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MONTGOMERY, Ala. – The Alabama Department of Environmental Management (ADEM) announced Friday due to a consent order, 3M is required to clean up what ADEM calls ‘forever chemicals’ from its Decatur plant and a number of waste sites across Morgan and Lawrence counties.

According to ADEM, 3M must also put in place systems to monitor, test and research impacts of exposure to those compounds.

ADEM called the interim consent agreement the “most far reaching and significant enforcement action to date taken in regard to PFAS in the country,” arguing that the agreement will require 3M’s Decatur plant to take remedial action, effective immediately, including the installation of new water and air control systems, and further assessment of waste sites containing PFAS chemicals.

David Whiteside of Tennessee Riverkeeper said the order is a single step in the right direction.

“Tennessee Riverkeeper’s goal is to get this pollutant, these PFAS chemicals cleaned up from Morgan County, Lawrence County and the Wheeler Reservoir of the Tennessee River,” he said.

ADEM clarified the consent order also addresses air, groundwater and surface water pollutants. The agency did not specify whether that pertained to the Tennessee River, which is mentioned in ongoing litigation involving Whiteside’s organization against 3M.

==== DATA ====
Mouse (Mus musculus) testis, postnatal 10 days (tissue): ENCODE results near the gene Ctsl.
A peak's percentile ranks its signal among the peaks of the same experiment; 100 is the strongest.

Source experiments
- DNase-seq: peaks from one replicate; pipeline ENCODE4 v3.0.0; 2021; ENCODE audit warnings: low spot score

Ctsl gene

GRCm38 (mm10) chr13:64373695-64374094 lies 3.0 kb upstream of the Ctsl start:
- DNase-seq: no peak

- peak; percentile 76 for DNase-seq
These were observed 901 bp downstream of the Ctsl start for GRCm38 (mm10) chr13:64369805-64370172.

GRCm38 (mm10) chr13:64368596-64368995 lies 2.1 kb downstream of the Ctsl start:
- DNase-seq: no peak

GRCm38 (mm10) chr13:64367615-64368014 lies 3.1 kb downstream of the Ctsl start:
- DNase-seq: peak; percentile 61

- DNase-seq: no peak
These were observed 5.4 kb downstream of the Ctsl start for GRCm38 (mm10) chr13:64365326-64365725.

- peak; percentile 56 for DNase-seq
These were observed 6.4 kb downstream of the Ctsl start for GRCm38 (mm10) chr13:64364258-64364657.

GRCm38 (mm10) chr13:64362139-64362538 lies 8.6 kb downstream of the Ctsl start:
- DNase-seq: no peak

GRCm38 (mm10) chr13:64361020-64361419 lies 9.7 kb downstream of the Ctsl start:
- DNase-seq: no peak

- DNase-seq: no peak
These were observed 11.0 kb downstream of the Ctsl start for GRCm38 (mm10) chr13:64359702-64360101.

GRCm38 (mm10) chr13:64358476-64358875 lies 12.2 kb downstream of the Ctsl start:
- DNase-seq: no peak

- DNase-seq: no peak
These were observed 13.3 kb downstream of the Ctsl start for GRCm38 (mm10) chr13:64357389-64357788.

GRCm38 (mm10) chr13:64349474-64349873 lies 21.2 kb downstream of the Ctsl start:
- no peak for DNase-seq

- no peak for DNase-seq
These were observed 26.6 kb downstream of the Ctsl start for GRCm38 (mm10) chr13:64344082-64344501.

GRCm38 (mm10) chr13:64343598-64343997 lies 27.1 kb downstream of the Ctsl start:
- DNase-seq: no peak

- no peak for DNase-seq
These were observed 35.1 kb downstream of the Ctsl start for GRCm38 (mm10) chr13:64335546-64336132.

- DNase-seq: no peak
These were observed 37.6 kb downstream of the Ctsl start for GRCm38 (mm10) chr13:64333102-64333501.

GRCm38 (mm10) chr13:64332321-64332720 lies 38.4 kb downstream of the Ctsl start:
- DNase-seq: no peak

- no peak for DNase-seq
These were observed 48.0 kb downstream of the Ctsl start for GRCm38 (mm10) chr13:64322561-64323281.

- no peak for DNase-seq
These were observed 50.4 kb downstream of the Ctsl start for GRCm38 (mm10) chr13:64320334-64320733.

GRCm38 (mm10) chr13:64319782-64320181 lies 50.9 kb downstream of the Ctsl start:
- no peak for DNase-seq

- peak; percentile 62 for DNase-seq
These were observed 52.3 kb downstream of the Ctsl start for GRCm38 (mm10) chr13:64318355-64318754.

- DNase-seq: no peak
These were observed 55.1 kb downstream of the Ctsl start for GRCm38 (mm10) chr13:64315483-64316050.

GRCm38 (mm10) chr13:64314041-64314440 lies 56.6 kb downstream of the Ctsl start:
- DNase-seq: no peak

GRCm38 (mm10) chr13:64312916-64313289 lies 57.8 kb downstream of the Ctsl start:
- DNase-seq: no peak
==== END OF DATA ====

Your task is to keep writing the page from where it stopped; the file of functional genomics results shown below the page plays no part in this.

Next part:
Whiteside said he hopes 3M holds up its end of the consent agreement, but thinks its hard to hold the company accountable for things you can’t see.

“3M is the only one, and maybe ADEM, that actually know whats going on behind those fences and security gates of 3M,” he said. “So we have to take their word for it. And they’ve caused a lot of problems with these chemicals in Morgan County and Lawrence County. It’s hard to take their word for it at full value.”

In a press release, 3M said under the oversight of ADEM, it is committed to fulfilling the obligations mentioned in the order including:

  • Designing and installing treatment technologies to help remove PFAS from plant wastewater entering the environment
  • Working to minimize the Decatur plant’s water consumption
  • Investigating and performing appropriate remediation of legacy contamination at dumpsites where materials from 3M have been located.

The City of Decatur is currently involved in litigation with 3M. Decatur Mayor Tab Bowling issued a statement about the consent order:

“I am in favor of anything that improves the Decatur environment, and I commend ADEM and 3M for securing this consent order. The fact there is a plan and an enforceable commitment to clean up the sites and prevent further contamination is good news for the city.  I look forward to studying the order in more detail and working with ADEM and 3M to take these important steps that will enhance our community.”

Mayor Tab Bowling, City of Decatur

According to ADEM, penalties will be addressed with increasing severity if any 3M obligations are not met within required time frames.